Honolulu Cookie Company Copycat Recipe - Mochi Mommy (2024)

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Honolulu Cookie Company Copycat Recipe - Mochi Mommy (1)

Although most years I struggle deciding on a Valentine’s Day gift for my husband, this year I KNEW: Honolulu Cookie Company macadamia nut shortbread cookies! Well, I thought I knew, until I saw that shipping from their online store costs more than the actual cookies themselves. Jeremy loves those cookies, though, and we had no plans to travel to Hawaii for the foreseeable future. So, I got down to work to create my own copycat recipe for the Honolulu Cookie Company’s famous butter macadamia cookies!

Honolulu Cookie Company Copycat Recipe - Mochi Mommy (2)
The real question: does it actually taste like Honolulu Cookie Co.?

Both Jeremy and I think the flavor of the macadamia shortbread cookies from this recipe taste just like the ones from the stores. HOWEVER, there is a slight difference in texture. We felt that the Honolulu Co. cookies were crisper and crunchier. These homemade shortbread cookies, on the other hand, had a softer crumb. They’re buttery and velvety smooth and crumble so finely in your mouth they practically melt, but they’re NOT cakey or chewy at all. I’m team crumble over crisp any day, could you tell? I only feel the difference is worth mentioning because my mom has said she likes the crispier cookies better. Whatever.

Honolulu Cookie Company Copycat Recipe - Mochi Mommy (3)
What makes these cookies so perfectly crumbly? A secret ingredient!

EGG YOLKS! Egg yolks is what gives these cookies that softer crumb. It also makes the dough easier to roll out and cut into shapes. Because is it even a Honolulu Cookie Co. cookie without that pineapple shape? A traditional shortbread recipe, like my pumpkin spice cookies, uses only flour, sugar, and butter. That kind of dough is best for slice and bake cookies. So if you have an egg allergy or you’re not going to cut out pineapple shapes, feel free to omit the egg yolks. You should still be able to roll the dough into logs and slice into circles, and you can get a crispier snap to your cookies. The ingredients list for the Honolulu Cookie Co. cookies does include eggs, though! So I highly recommend following the recipe as written.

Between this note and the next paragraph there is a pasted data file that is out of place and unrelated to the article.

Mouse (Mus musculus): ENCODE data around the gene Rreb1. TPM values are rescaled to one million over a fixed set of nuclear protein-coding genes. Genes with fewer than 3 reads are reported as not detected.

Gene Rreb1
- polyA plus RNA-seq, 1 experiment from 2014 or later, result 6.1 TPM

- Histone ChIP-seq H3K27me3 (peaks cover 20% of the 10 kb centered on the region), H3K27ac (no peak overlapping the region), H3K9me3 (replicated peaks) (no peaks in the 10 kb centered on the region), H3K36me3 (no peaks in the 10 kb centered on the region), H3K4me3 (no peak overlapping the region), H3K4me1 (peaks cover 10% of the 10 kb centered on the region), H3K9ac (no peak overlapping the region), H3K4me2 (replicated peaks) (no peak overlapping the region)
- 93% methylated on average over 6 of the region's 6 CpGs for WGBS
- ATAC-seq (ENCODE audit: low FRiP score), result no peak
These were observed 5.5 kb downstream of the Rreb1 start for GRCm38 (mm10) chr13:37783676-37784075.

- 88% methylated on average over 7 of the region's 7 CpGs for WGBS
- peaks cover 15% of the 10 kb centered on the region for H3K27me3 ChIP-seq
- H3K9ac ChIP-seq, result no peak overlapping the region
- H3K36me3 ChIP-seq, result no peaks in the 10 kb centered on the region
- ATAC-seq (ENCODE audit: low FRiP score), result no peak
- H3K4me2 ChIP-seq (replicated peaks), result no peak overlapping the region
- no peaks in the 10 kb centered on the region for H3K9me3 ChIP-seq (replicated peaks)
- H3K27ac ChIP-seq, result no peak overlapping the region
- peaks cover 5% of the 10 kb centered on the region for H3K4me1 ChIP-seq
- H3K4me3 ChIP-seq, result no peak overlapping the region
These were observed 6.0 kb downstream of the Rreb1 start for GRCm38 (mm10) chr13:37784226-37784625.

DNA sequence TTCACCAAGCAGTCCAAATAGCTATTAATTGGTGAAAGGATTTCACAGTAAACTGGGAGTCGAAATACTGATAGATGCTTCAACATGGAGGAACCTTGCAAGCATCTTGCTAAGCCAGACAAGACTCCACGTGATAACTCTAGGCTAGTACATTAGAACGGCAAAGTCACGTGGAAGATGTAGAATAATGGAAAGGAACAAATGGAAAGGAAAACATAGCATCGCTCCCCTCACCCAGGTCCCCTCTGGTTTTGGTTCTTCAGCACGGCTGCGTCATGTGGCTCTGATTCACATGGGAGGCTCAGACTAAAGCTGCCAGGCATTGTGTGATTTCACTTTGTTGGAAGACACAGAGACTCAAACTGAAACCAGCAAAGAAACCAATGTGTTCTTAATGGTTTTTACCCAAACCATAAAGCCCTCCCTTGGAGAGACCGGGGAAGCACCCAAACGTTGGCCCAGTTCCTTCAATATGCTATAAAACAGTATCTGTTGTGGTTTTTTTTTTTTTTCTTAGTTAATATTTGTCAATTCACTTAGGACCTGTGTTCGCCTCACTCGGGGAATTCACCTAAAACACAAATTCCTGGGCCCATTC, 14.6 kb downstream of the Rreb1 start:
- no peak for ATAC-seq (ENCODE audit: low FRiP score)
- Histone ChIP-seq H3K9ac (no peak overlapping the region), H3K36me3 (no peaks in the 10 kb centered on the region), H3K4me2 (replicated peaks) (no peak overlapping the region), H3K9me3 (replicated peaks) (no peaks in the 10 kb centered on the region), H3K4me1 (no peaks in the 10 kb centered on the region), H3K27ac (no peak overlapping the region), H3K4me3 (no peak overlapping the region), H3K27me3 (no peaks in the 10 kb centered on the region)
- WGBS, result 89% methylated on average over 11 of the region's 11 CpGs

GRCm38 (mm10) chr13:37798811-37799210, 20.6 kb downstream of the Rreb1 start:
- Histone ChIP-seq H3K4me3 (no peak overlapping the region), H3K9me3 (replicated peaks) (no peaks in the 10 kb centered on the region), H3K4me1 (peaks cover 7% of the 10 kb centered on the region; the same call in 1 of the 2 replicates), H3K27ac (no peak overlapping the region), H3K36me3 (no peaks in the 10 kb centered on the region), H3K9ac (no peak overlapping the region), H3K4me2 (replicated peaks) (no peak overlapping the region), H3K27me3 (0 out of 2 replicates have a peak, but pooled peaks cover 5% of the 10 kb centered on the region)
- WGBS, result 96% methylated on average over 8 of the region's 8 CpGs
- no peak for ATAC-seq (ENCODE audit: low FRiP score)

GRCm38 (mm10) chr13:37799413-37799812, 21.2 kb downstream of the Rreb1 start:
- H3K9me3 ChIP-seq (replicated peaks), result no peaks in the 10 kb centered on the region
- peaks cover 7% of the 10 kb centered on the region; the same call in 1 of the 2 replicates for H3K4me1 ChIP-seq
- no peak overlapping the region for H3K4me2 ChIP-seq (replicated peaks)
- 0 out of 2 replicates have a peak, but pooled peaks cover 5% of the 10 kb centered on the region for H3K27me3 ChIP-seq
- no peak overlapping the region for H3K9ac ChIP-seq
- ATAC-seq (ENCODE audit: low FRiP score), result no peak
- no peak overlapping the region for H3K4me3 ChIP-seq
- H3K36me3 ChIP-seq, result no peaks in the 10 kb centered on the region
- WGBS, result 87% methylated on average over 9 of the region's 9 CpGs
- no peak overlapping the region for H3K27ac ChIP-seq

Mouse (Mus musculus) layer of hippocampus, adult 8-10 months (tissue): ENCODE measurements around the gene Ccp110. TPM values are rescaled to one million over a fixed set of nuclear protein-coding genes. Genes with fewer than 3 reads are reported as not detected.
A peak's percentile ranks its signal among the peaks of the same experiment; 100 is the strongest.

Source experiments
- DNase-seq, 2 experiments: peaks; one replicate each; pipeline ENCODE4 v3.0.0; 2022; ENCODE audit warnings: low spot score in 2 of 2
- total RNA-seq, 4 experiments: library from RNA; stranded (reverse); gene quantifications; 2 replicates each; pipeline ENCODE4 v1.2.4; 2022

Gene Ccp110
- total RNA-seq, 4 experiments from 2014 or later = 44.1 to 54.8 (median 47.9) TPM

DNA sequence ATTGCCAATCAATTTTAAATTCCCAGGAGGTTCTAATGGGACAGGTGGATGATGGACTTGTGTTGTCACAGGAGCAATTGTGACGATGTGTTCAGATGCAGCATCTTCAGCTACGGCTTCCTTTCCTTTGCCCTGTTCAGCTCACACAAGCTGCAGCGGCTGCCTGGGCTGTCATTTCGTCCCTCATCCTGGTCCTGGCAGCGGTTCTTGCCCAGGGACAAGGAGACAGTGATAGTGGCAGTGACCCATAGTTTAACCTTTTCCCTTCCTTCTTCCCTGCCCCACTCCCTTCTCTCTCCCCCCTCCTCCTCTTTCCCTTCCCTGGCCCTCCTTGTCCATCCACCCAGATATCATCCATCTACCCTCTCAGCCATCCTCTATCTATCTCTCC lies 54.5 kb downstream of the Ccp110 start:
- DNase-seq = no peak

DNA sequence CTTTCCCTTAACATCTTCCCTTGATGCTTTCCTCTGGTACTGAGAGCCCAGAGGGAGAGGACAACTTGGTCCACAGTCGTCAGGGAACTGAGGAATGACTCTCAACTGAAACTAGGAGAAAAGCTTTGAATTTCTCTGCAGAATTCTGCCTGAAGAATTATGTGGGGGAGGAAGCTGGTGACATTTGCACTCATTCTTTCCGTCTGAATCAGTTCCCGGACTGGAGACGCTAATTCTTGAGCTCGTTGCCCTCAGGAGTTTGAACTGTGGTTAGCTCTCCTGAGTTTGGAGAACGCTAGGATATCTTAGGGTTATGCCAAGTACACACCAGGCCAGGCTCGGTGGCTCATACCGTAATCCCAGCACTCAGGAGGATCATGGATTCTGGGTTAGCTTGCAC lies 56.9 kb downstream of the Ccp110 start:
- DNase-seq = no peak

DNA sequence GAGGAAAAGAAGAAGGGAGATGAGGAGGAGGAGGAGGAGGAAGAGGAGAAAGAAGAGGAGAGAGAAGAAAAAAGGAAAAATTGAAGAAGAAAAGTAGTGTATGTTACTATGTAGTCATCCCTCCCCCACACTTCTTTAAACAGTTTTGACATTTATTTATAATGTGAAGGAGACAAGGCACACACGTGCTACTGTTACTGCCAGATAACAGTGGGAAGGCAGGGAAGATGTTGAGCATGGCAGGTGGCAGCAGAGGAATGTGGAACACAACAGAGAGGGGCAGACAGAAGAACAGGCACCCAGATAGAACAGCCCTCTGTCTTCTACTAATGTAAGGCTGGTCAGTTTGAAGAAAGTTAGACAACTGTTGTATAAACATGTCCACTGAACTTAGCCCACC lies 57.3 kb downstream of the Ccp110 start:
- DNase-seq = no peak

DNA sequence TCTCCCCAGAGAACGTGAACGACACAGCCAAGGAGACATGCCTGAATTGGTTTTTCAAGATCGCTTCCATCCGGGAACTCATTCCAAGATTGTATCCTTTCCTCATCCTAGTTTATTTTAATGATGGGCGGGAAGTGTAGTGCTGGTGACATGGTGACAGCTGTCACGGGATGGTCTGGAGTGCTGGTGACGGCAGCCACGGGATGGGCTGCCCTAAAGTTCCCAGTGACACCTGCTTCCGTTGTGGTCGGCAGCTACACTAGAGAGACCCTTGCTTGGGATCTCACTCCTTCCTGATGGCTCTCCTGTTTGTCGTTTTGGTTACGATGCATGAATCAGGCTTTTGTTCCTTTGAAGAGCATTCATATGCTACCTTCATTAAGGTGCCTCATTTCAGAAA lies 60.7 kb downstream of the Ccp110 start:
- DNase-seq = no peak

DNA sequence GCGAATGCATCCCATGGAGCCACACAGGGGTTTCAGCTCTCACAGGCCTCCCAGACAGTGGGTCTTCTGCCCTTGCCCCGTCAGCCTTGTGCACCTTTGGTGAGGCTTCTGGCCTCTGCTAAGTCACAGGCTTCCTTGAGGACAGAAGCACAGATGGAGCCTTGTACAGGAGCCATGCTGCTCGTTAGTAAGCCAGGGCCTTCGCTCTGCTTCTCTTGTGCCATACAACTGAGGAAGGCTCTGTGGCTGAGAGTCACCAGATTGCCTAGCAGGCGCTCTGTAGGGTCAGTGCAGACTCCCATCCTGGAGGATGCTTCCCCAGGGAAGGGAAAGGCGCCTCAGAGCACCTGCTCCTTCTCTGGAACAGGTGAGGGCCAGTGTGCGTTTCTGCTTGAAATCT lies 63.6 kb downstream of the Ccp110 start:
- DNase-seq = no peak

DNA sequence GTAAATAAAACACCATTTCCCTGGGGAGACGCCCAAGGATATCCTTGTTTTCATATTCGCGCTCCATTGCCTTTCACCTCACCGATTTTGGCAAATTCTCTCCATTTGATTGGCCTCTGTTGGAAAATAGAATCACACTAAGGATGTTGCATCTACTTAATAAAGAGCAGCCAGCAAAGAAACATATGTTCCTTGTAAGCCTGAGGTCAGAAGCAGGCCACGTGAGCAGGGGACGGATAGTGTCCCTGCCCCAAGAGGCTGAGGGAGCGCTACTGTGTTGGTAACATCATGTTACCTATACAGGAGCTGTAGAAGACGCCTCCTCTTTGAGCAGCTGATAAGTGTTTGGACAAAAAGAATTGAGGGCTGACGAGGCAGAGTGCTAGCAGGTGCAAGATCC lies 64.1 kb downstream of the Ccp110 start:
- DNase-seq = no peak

One last note about the ingredients and equipment needed before you get started.

At the time I went grocery shopping, the only macadamia nuts available were already salted. If that’s the case for you, make sure you taste a macadamia nut before cooking to see how salty they are. You can adjust the amount of extra salt in your dough as needed. If you manage to find unsalted nuts, you’ll probably want to increase the amount of salt in the recipe to 3/4 tsp.

Oh, and you’ll need a food process or blender or something that can grind those nuts into a coarse flour. Grind too much and you’ll end up with macadamia butter. Grind too little and your cookies will still taste great, but they’ll have larger chunks of macadamia nut that aren’t present in the Honolulu Cookie Co version.

Honolulu Cookie Company Copycat Recipe - Mochi Mommy (4)

For the chocolate dipping sauce, you’ll see I have vegetable shortening listed as an ingredient. The shortening helps thin out the melted chocolate so you don’t get a thick, clumpy crust over your cookie. I don’t use shortening often, so I understand if you don’t want to buy a whole tub just for this. I’ve heard you can substitute vegetable oil or butter, but since I haven’t tried it myself, do so at your own risk. Or omit it altogether. One half cup of chocolate chips plus two teaspoons of Crisco was enough to dip about 8-10 cookies for me. If you’re only using one type of chocolate, you can double that amount.